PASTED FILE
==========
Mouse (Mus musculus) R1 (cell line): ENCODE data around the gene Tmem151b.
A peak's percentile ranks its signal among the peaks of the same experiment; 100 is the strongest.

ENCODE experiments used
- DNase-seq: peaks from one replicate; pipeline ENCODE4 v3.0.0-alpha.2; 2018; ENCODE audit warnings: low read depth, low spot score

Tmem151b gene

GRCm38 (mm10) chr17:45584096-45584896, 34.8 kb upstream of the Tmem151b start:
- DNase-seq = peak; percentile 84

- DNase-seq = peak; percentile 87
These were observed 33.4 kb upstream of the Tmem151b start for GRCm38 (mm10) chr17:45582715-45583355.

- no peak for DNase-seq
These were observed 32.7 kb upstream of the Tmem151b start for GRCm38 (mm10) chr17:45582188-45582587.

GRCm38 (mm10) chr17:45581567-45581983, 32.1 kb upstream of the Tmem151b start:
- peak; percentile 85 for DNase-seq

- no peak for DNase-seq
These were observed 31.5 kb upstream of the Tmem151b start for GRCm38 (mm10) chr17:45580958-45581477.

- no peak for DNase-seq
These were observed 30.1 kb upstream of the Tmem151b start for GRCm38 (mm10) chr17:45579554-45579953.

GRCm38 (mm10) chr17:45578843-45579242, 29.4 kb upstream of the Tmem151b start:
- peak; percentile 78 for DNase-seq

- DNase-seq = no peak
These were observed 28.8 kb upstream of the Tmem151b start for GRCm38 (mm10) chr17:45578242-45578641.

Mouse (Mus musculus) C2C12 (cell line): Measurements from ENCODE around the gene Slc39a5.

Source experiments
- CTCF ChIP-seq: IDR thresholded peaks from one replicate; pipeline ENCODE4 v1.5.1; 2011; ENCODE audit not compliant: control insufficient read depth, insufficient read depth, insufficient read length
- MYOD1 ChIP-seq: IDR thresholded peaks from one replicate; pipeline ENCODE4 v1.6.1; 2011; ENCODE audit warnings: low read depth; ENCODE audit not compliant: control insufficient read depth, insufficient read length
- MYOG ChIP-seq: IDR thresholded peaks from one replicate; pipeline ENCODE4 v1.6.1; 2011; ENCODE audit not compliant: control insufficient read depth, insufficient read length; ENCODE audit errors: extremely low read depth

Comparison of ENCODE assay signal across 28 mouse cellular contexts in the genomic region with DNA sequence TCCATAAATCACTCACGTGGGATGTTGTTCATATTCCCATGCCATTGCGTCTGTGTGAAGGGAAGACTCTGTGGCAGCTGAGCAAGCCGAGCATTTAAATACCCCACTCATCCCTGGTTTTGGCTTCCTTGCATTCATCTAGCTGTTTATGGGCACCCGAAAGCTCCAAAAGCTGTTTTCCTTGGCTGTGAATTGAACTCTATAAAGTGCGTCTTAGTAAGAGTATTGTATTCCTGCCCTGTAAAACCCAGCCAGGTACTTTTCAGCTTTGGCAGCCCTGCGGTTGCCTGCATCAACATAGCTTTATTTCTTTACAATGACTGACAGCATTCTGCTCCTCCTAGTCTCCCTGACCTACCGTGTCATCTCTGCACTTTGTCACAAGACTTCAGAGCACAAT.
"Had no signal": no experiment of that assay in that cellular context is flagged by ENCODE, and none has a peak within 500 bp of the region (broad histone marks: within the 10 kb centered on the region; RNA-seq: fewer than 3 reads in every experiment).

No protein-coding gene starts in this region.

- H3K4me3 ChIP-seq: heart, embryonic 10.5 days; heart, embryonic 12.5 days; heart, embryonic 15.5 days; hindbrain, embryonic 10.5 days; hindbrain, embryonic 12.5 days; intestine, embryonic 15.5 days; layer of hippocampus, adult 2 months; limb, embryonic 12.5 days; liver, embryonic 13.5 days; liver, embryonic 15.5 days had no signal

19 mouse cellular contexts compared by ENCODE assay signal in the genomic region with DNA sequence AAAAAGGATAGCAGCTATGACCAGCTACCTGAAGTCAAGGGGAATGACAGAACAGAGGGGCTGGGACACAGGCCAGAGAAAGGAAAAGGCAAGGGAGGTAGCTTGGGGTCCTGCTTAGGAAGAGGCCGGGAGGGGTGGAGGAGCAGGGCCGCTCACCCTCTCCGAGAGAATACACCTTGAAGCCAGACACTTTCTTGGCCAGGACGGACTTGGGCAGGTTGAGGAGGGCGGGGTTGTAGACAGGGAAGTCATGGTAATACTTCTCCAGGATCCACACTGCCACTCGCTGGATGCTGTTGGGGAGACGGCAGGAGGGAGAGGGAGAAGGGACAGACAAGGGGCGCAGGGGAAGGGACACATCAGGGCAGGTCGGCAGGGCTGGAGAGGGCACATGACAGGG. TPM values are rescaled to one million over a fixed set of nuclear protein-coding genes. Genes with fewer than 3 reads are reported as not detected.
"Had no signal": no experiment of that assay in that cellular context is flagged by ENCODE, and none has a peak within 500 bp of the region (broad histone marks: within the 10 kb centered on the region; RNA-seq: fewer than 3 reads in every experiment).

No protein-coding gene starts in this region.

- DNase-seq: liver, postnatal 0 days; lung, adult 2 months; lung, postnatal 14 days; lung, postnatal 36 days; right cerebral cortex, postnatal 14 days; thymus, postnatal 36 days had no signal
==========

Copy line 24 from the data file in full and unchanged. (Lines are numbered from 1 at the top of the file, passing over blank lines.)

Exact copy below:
- CTCF ChIP-seq: IDR thresholded peaks from one replicate; pipeline ENCODE4 v1.5.1; 2011; ENCODE audit not compliant: control insufficient read depth, insufficient read depth, insufficient read length